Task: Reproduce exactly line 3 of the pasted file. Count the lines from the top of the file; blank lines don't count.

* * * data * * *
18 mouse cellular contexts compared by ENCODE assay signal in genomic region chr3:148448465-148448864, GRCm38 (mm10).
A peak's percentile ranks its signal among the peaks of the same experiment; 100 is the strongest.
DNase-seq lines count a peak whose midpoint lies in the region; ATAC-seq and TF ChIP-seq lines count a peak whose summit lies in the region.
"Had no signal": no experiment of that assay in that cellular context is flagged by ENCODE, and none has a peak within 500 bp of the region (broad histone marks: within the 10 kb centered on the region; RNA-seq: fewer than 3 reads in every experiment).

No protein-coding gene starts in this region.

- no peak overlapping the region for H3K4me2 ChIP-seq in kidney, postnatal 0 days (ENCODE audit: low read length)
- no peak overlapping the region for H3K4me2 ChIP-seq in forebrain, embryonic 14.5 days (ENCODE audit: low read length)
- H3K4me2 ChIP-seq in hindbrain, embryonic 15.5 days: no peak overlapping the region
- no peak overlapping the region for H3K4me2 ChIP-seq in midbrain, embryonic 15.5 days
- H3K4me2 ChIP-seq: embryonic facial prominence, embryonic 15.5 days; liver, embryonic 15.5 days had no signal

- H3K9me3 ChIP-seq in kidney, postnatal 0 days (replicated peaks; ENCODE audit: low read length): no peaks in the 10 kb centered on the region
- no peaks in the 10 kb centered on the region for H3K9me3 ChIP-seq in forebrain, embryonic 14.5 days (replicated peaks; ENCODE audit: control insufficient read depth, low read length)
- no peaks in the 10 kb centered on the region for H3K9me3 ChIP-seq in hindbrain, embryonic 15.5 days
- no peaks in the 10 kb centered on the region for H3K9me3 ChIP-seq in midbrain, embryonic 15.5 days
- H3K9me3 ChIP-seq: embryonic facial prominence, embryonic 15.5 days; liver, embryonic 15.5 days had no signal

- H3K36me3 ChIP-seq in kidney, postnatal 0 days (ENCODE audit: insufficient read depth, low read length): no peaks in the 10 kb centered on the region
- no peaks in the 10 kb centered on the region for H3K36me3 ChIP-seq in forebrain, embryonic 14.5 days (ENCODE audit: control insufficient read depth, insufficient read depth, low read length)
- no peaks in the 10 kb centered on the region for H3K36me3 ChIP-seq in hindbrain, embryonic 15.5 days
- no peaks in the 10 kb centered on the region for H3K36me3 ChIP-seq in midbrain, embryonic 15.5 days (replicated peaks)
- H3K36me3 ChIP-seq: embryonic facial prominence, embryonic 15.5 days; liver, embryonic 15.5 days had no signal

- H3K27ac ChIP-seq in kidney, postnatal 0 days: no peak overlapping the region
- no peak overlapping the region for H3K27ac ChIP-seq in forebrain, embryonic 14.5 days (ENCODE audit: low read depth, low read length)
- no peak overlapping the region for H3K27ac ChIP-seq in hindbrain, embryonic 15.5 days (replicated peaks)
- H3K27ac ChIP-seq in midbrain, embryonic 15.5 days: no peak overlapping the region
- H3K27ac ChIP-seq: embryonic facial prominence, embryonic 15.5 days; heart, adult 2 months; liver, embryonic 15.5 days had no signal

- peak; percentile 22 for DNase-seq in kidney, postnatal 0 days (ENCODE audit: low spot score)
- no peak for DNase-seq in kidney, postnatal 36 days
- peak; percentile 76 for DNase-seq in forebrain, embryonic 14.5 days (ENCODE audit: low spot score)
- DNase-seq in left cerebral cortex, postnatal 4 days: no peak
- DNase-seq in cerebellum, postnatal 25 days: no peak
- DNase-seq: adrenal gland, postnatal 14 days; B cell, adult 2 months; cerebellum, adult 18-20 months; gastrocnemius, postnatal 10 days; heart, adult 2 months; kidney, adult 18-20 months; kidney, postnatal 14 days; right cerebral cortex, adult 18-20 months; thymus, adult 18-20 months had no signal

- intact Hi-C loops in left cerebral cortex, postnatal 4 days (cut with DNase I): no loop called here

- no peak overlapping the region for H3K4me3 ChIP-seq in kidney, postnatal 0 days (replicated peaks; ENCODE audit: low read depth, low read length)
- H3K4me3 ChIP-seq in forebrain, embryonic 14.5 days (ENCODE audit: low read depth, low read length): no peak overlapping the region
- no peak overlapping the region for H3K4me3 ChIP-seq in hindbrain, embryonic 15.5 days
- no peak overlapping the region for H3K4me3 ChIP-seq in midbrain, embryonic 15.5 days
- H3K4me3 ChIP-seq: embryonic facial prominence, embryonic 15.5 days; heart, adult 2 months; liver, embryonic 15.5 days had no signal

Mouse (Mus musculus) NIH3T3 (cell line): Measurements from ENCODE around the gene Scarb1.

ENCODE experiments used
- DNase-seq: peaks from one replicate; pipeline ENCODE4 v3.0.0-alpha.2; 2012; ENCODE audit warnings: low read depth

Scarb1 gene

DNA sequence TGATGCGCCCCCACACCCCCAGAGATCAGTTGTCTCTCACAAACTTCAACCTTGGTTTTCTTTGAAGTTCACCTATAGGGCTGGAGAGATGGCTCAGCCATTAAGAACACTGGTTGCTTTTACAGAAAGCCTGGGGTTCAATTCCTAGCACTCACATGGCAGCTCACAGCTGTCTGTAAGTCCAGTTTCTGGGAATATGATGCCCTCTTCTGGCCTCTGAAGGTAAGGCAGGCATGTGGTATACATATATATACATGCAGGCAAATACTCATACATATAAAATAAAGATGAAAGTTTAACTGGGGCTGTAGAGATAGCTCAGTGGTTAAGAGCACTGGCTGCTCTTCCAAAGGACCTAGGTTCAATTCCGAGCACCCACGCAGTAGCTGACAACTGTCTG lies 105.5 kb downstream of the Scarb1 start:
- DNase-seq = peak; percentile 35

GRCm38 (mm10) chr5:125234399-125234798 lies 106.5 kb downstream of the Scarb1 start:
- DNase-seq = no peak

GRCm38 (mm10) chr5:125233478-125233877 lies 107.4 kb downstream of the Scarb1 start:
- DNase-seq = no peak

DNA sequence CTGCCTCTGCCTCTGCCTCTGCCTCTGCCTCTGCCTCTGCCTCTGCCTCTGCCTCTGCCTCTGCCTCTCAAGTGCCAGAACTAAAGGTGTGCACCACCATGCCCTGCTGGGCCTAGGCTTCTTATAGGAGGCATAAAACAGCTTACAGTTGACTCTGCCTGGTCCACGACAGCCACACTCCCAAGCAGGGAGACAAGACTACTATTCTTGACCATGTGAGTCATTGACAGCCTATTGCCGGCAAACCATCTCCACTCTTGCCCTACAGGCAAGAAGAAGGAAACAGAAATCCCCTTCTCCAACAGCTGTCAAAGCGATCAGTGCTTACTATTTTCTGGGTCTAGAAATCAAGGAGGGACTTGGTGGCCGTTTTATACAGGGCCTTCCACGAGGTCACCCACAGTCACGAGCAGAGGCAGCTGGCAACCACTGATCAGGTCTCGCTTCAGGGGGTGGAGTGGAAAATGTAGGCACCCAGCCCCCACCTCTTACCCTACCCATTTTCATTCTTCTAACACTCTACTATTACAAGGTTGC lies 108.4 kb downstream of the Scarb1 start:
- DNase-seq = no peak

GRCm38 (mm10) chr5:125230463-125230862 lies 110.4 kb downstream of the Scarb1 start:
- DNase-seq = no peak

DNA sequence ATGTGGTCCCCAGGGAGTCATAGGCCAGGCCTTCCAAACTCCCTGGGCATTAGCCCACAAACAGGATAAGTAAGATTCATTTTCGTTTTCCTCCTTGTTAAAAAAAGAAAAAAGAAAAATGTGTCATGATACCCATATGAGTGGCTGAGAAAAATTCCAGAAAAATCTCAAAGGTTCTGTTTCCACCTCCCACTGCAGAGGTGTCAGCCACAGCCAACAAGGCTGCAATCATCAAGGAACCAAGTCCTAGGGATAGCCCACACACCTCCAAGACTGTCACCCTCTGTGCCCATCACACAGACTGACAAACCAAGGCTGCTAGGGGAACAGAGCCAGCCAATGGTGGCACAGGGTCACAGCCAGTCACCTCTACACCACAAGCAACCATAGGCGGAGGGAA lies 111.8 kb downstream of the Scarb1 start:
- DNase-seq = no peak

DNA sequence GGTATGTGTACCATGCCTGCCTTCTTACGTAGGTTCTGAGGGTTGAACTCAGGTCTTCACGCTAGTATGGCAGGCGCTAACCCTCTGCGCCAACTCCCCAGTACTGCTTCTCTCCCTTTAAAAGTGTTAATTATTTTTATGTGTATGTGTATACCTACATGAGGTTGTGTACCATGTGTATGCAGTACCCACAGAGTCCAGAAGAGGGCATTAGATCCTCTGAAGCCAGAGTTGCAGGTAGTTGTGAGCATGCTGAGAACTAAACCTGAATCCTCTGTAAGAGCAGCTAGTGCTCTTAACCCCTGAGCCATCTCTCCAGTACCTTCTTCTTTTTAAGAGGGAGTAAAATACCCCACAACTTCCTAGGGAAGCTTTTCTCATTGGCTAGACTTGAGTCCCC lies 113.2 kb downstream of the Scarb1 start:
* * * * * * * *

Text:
DNase-seq lines count a peak whose midpoint lies in the region; ATAC-seq and TF ChIP-seq lines count a peak whose summit lies in the region.